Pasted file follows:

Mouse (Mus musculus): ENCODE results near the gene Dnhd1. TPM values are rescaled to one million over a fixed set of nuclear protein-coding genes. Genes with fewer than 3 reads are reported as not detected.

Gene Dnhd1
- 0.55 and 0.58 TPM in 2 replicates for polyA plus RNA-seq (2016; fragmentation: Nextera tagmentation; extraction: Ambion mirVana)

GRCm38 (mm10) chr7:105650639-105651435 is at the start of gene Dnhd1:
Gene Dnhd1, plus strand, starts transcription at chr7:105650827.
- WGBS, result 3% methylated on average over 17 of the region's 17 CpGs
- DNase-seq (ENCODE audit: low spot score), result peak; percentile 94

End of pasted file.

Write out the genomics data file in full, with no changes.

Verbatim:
Mouse (Mus musculus): ENCODE results near the gene Dnhd1. TPM values are rescaled to one million over a fixed set of nuclear protein-coding genes. Genes with fewer than 3 reads are reported as not detected.

Gene Dnhd1
- 0.55 and 0.58 TPM in 2 replicates for polyA plus RNA-seq (2016; fragmentation: Nextera tagmentation; extraction: Ambion mirVana)

GRCm38 (mm10) chr7:105650639-105651435 is at the start of gene Dnhd1:
Gene Dnhd1, plus strand, starts transcription at chr7:105650827.
- WGBS, result 3% methylated on average over 17 of the region's 17 CpGs
- DNase-seq (ENCODE audit: low spot score), result peak; percentile 94